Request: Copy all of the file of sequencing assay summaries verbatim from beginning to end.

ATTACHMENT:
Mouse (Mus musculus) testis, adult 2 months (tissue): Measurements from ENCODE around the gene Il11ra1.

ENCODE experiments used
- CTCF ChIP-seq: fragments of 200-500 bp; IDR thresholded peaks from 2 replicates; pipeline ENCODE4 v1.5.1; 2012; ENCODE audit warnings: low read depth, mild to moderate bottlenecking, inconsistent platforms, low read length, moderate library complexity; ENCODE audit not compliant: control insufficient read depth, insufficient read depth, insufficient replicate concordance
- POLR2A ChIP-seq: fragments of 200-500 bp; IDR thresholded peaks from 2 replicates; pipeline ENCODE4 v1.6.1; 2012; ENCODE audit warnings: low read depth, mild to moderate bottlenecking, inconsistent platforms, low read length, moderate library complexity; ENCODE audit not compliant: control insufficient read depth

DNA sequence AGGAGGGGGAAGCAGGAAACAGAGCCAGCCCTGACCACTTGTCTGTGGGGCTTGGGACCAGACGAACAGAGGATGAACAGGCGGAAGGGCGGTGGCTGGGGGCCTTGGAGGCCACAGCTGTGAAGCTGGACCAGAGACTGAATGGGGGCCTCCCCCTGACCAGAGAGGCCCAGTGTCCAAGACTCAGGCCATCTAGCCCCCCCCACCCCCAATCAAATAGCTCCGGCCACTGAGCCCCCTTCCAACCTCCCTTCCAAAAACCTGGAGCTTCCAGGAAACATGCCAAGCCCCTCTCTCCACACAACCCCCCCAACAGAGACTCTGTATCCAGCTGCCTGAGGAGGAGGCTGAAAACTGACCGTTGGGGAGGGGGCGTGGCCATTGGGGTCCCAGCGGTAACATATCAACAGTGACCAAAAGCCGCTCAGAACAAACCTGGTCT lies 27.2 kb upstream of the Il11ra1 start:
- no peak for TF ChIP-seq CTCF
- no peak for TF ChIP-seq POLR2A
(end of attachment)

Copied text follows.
Mouse (Mus musculus) testis, adult 2 months (tissue): Measurements from ENCODE around the gene Il11ra1.

ENCODE experiments used
- CTCF ChIP-seq: fragments of 200-500 bp; IDR thresholded peaks from 2 replicates; pipeline ENCODE4 v1.5.1; 2012; ENCODE audit warnings: low read depth, mild to moderate bottlenecking, inconsistent platforms, low read length, moderate library complexity; ENCODE audit not compliant: control insufficient read depth, insufficient read depth, insufficient replicate concordance
- POLR2A ChIP-seq: fragments of 200-500 bp; IDR thresholded peaks from 2 replicates; pipeline ENCODE4 v1.6.1; 2012; ENCODE audit warnings: low read depth, mild to moderate bottlenecking, inconsistent platforms, low read length, moderate library complexity; ENCODE audit not compliant: control insufficient read depth

DNA sequence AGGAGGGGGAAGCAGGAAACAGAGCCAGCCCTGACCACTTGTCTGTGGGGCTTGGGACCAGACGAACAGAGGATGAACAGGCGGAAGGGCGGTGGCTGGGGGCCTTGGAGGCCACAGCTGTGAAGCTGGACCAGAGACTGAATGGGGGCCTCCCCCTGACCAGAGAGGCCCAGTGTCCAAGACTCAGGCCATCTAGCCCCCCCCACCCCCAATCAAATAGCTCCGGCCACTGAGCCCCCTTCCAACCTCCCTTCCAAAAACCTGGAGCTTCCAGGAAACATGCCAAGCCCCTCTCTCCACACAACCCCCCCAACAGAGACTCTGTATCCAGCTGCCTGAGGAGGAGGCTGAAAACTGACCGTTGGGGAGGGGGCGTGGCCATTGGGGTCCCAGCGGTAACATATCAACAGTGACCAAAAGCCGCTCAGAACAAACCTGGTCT lies 27.2 kb upstream of the Il11ra1 start:
- no peak for TF ChIP-seq CTCF
- no peak for TF ChIP-seq POLR2A